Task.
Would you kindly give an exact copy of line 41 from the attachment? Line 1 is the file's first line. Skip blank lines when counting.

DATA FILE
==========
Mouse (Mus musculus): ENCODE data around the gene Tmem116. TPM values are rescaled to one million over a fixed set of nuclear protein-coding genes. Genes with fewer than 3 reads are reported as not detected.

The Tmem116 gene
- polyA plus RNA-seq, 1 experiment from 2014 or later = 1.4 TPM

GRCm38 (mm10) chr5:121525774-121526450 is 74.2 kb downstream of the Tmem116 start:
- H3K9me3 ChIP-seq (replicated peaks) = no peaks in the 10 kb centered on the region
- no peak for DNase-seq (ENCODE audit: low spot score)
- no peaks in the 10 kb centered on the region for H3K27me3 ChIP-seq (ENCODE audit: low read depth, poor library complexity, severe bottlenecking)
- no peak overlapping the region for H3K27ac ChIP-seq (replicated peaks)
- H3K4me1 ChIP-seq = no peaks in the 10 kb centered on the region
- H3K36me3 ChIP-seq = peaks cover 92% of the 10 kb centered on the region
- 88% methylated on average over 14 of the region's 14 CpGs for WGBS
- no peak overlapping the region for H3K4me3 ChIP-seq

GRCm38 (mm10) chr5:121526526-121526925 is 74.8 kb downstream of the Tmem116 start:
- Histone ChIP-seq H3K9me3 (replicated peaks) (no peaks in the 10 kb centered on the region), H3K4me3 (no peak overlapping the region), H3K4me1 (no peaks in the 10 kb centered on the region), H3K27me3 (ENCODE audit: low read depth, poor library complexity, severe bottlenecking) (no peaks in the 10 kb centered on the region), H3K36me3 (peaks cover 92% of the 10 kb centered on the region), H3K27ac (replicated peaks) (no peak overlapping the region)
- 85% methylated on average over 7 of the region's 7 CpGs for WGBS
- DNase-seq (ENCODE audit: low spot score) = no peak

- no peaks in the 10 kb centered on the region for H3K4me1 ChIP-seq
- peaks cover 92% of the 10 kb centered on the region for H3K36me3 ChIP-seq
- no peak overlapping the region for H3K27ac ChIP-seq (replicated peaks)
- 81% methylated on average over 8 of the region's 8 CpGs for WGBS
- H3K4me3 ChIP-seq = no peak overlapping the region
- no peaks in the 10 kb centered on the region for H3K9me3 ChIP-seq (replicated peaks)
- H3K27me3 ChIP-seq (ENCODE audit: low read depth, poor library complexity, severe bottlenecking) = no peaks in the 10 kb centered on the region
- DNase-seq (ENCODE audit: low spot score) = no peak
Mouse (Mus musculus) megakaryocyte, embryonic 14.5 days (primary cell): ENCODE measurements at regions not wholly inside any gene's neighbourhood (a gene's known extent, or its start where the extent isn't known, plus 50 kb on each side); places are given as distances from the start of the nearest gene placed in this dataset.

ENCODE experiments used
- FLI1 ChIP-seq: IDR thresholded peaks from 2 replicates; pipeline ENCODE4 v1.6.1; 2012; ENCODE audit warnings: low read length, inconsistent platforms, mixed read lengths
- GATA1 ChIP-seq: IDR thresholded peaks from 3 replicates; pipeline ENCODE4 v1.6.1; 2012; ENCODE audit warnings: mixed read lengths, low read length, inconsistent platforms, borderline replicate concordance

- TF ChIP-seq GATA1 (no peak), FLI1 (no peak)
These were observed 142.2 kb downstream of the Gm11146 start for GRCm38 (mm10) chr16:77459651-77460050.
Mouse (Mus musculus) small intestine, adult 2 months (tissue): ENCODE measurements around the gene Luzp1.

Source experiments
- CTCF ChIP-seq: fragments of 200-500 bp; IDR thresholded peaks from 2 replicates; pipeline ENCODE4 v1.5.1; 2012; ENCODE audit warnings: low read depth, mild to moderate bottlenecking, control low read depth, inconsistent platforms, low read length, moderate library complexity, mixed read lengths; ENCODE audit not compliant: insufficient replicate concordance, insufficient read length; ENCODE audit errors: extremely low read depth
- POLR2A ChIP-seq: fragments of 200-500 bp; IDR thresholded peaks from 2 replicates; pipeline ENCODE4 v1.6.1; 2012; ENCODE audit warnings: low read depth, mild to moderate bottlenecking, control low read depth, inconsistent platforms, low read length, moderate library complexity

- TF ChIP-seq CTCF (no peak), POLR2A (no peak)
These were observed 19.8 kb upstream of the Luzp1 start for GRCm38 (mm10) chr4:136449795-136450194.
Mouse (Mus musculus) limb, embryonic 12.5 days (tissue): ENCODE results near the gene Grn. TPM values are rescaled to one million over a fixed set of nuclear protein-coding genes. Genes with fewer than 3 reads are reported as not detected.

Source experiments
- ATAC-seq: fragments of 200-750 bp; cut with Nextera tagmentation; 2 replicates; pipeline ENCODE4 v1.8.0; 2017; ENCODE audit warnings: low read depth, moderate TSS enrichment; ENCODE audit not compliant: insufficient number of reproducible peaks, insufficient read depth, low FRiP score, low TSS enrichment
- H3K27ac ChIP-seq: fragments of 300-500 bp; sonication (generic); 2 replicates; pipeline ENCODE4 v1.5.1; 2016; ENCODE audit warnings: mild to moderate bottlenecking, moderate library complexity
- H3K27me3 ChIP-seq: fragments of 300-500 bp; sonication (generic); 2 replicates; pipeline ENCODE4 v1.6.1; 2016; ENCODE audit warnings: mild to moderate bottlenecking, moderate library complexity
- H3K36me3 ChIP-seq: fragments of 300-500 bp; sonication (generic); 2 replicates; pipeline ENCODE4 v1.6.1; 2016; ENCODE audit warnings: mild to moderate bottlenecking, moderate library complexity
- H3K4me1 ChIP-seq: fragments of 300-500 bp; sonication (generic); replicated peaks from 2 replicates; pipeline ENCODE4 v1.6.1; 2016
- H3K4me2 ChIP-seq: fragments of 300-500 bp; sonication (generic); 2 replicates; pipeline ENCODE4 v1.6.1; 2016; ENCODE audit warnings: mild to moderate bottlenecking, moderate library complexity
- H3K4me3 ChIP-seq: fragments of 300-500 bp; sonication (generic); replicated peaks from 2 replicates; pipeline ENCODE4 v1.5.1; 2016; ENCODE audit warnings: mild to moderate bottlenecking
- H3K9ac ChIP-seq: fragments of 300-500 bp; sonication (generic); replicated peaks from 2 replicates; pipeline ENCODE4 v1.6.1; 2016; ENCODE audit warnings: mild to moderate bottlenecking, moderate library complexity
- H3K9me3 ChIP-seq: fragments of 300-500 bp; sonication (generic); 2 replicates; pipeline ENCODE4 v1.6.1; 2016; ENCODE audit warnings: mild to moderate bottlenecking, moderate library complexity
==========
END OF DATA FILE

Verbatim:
- H3K27me3 ChIP-seq: fragments of 300-500 bp; sonication (generic); 2 replicates; pipeline ENCODE4 v1.6.1; 2016; ENCODE audit warnings: mild to moderate bottlenecking, moderate library complexity